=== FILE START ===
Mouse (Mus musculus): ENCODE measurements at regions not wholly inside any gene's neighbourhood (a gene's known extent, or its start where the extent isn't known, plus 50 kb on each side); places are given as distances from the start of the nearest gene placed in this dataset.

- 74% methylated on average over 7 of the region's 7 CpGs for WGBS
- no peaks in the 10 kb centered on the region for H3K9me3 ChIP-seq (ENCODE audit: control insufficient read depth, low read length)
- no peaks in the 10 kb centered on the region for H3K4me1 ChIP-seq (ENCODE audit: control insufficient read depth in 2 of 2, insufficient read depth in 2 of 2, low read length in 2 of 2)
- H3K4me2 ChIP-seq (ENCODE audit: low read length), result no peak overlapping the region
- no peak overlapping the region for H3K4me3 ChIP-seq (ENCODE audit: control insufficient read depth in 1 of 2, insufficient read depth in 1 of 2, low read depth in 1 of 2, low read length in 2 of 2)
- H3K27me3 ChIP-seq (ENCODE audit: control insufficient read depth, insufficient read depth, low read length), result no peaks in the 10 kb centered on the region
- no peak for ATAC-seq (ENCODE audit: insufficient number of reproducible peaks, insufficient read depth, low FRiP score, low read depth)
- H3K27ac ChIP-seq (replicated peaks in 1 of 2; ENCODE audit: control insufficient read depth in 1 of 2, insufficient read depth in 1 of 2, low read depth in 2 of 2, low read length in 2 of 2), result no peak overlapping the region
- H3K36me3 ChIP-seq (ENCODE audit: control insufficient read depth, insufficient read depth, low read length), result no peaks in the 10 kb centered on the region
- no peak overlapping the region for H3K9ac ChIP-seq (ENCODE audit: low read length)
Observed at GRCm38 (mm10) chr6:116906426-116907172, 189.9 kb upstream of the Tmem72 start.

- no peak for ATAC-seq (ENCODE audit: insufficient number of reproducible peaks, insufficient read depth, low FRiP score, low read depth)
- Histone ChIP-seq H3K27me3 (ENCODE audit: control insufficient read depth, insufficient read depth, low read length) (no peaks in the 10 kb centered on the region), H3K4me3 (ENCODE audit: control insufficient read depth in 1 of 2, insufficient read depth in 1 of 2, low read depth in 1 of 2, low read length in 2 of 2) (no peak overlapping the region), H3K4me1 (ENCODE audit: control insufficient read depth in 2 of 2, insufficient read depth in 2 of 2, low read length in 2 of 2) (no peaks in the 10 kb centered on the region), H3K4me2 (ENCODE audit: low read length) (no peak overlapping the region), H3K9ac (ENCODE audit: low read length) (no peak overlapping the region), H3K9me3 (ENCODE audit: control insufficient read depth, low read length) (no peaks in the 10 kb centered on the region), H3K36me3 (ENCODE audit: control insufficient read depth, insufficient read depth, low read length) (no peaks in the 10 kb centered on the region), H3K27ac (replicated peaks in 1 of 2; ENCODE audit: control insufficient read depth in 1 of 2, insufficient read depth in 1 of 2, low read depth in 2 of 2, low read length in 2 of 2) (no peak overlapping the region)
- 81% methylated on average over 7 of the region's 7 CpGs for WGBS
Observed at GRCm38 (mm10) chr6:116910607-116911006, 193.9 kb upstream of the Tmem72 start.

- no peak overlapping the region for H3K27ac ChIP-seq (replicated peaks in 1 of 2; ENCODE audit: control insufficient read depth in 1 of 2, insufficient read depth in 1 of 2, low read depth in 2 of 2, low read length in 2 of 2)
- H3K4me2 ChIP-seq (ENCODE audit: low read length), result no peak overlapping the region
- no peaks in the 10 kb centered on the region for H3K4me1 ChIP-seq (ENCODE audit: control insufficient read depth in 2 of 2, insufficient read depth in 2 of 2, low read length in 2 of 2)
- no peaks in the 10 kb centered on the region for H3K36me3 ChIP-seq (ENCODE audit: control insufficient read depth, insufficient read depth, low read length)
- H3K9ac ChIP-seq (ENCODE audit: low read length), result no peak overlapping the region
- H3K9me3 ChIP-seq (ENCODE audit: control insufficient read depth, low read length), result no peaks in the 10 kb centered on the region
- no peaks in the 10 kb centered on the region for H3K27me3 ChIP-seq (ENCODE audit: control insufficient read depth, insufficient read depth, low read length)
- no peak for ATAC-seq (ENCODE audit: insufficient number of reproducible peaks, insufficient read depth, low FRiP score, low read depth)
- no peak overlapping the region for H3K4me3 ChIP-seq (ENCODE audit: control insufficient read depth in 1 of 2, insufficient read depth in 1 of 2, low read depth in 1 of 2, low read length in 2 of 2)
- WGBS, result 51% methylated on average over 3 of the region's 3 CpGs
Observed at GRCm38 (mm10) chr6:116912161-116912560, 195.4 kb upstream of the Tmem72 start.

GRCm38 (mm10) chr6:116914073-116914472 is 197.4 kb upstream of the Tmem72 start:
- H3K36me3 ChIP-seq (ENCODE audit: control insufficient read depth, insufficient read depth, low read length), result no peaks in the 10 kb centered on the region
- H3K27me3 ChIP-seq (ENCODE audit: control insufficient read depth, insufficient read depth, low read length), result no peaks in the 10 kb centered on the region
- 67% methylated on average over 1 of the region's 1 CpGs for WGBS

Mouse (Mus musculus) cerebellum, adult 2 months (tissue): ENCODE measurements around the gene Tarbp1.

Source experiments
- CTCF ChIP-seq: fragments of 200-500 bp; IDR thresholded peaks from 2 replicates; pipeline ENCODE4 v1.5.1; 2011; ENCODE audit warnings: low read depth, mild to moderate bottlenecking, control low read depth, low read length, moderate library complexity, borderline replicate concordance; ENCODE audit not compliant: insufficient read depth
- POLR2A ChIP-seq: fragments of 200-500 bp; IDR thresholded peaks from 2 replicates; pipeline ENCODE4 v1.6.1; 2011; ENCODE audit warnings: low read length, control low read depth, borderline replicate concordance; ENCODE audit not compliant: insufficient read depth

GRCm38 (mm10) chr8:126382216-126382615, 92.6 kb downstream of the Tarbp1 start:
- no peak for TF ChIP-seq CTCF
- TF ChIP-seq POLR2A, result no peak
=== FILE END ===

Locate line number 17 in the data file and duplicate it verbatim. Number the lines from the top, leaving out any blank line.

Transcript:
- no peak overlapping the region for H3K27ac ChIP-seq (replicated peaks in 1 of 2; ENCODE audit: control insufficient read depth in 1 of 2, insufficient read depth in 1 of 2, low read depth in 2 of 2, low read length in 2 of 2)